F&F. What's that, you ask. Ahhhh, now I know you're not a Wall Street veteran. No . . . F&F isn't the shorthand for some industry curse; it's the initials for "Friends and Family." Industry regulations and in-house policies prohibit all sorts of stuff, but, at times, an exception is carved out for the old F&F. Unfortunately, as with so many critical distinctions on the Street, the "law" and the "lore" don't always match up. Consider this recent case involving a registered person's loans from two friends.
Case In Point
For the purpose of proposing a settlement of rule violations alleged by the Financial Industry Regulatory Authority ("FINRA"), without admitting or denying the findings, prior to a regulatory hearing, and without an adjudication of any issue, Diane Lamb submitted a Letter of Acceptance, Waiver and Consent ("AWC"), which FINRA accepted. In the Matter of Diane Lamb, Respondent (AWC 2013037651201, December 16, 2014).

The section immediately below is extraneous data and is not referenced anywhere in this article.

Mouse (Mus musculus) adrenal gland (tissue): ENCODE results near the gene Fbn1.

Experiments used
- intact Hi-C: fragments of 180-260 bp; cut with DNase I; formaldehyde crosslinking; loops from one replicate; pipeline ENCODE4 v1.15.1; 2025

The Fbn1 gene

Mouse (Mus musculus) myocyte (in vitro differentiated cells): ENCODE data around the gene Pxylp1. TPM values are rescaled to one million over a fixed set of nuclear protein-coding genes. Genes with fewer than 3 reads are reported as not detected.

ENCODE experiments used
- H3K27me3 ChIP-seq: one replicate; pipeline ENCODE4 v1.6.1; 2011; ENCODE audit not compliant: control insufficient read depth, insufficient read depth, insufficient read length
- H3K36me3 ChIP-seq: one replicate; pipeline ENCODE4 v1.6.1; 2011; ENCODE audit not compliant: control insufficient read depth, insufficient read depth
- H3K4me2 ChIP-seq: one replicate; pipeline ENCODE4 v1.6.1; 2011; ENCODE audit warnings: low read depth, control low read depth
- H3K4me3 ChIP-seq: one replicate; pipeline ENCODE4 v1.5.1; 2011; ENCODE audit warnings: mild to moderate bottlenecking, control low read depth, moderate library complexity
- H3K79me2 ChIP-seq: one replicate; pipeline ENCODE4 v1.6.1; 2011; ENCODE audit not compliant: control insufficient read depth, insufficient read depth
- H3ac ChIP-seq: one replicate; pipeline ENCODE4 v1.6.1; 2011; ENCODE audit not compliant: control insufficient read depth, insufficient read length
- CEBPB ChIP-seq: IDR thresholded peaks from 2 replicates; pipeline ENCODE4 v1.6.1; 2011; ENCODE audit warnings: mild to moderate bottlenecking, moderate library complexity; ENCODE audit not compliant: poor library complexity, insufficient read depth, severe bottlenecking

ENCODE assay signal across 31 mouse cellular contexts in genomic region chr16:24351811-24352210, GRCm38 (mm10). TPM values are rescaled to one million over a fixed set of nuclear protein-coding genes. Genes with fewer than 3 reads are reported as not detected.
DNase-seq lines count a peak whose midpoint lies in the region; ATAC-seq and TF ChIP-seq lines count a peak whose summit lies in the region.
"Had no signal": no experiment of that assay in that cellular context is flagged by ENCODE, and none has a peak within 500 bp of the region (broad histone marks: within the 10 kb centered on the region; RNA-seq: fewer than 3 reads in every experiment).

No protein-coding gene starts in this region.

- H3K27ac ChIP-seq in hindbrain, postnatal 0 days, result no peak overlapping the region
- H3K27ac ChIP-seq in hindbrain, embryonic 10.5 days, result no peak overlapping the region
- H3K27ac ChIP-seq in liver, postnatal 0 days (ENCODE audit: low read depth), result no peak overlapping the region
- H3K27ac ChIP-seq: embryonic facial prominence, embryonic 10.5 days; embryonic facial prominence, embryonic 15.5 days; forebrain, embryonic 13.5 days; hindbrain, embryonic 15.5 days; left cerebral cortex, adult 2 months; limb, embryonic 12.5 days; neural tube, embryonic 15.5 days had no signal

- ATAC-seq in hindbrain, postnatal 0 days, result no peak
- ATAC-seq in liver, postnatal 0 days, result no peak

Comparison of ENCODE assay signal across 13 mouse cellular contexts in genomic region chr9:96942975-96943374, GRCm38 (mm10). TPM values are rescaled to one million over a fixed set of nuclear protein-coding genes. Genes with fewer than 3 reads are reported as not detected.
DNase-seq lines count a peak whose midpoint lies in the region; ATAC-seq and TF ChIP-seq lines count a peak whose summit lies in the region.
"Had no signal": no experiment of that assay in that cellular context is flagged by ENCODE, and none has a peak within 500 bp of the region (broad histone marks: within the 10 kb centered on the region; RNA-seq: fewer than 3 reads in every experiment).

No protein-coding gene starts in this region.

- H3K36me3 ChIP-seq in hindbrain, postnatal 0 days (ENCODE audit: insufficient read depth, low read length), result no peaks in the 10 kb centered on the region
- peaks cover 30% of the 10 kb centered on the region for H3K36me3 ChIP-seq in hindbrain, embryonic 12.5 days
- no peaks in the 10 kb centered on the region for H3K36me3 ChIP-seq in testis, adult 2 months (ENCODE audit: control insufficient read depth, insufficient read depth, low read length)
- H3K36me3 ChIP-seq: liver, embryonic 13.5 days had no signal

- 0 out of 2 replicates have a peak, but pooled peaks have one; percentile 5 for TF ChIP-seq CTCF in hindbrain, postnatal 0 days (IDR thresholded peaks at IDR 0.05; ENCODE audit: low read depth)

In 1986, Lamb was first registered with FINRA member firm Ameriprise Financial Services, Inc., where she remained until 2008, at which time she became registered with another firm until her July 2013 retirement. The AWC asserts that Lamb had no prior relevant disciplinary history.
Just Between Friends
The AWC alleges that in September 2005, Lamb borrowed $12,000 from a married couple who were "two friends" and also Ameriprise customers. Although Lamb repaid $2,000 of the loan, she did not repay the remaining $10,000 balance due.
The AWC asserts that at the relevant times, Ameriprise prohibited its registered representatives from borrowing money from its customers, subject to an exception for "immediate family members." Consequently, FINRA deemed Lambs loan to constitute violations of NASD Rules 2370 (now replaced by FINRA Rule 3240) and 2110. In accordance with the terms of the AWC, FINRA imposed upon Lamb a 45-day suspension. No monetary sanction was imposed in light of Lamb's June 2011 bankruptcy discharge.